Visits to Robben Island off the coast of Cape Town, where Nelson Mandela spent 18 years in prison and is now a museum, need to be booked at least two days in advance and last 3 1/2 hours. Google Inc. is now offering a more accessible option.

Street View, a Google Maps feature that provides panoramic shots of landscape and buildings, on Wednesday extended its coverage to the island, enabling viewers to hone in on its rocky terrain and buildings via a computer or smartphone. It also unveiled an audio-visual tour of the site, which includes imagery of Mandela’s tiny cell and the limestone quarry where he toiled during his imprisonment for opposition to white minority rule.

“Thanks to Google’s partnership with the Robben Island Museum, more people than ever before have access to this World Heritage Site,” South Africa’s Tourism Minister Derek Hanekom said in an e-mailed statement. “We hope that this initiative not only allows for the world to reflect on South Africa’s struggle for freedom, but also showcases its beauty.”

Mandela spent a fortnight on the island in 1962, a year after the apartheid regime declared it a maximum security prison, when he was arrested for leaving the country illegally. He returned in 1964 at the age of 46 to serve a life sentence after being convicted of sabotage. He became South Africa’s first black president in 1994 and died in 2013 at the age of 95.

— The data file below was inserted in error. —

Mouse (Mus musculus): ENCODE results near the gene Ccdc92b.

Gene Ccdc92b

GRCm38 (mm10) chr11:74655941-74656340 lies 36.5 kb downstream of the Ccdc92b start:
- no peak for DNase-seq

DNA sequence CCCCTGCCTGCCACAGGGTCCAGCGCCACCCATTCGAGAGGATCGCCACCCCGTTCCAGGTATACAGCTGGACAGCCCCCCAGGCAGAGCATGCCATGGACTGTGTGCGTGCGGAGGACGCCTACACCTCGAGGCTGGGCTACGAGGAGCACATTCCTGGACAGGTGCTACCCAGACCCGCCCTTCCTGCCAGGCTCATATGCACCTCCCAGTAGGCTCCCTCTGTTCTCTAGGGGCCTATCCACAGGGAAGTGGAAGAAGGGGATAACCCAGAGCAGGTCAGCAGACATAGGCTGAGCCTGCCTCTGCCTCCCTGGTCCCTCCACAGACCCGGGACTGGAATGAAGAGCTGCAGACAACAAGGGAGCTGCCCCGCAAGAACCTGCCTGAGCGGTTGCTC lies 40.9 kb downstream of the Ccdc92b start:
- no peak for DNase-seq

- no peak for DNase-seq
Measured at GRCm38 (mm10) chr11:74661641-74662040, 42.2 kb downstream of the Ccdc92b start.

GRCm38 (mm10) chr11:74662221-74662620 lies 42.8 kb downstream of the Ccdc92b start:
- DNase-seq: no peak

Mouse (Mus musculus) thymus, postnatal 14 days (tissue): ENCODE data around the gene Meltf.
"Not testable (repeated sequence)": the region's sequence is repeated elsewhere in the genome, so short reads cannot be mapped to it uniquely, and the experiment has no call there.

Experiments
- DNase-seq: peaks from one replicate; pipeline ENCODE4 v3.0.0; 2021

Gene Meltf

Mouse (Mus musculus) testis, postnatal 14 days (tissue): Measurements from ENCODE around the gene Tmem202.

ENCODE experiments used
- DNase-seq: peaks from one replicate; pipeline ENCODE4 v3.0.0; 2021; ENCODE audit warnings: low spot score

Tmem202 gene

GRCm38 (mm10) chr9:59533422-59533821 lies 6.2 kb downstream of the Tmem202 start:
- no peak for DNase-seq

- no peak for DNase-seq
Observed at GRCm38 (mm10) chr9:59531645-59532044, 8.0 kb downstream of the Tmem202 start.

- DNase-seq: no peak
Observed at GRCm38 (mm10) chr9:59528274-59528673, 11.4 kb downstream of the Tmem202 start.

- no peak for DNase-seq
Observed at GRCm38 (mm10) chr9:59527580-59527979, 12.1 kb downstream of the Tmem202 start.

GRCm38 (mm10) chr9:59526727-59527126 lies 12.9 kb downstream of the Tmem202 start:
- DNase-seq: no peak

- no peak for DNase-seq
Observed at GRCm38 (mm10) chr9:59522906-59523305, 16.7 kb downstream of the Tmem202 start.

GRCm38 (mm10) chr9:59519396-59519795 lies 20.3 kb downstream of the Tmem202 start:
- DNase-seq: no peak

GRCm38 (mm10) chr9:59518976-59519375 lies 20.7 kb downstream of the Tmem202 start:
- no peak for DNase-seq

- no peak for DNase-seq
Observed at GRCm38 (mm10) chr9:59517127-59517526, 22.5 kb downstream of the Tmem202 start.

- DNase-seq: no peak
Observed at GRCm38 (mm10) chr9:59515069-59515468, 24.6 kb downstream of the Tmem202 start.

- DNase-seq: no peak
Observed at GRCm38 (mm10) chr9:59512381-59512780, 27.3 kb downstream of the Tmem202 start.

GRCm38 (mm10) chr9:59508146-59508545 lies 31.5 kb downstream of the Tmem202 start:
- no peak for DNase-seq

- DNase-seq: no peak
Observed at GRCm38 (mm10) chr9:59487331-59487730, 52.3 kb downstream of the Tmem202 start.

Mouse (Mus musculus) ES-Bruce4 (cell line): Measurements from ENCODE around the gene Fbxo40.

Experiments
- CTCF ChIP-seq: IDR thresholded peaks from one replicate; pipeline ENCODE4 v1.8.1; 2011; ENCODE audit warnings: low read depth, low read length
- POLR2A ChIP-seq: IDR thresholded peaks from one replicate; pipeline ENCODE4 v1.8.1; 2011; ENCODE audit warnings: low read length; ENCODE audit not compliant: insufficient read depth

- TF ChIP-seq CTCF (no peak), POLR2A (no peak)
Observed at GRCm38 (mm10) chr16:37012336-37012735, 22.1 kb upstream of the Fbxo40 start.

The last of the political prisoners were freed from Robben Island in 1991 and it was declared a museum six years later. The structure of the prison, situated about 7 kilometers (4 miles) offshore of Cape Town, has been left unchanged, giving visitors a sense of the harsh conditions.

“Robben Island is a symbol of South Africa’s fight for freedom,” Luke McKend, country director for Google South Africa, said in the statement. “We’re excited about helping people to learn more about this heritage and to explore the island from any device, anywhere in the world.”

To contact the reporter on this story: Mike Cohen in Cape Town at To contact the editors responsible for this story: Karl Maier at John Bowker.

This article was written by Mike Cohen from Bloomberg and was legally licensed through the NewsCred publisher network.

Photo Credit: The entrance to Robben Island in Cape Town. April Killingsworth / Flickr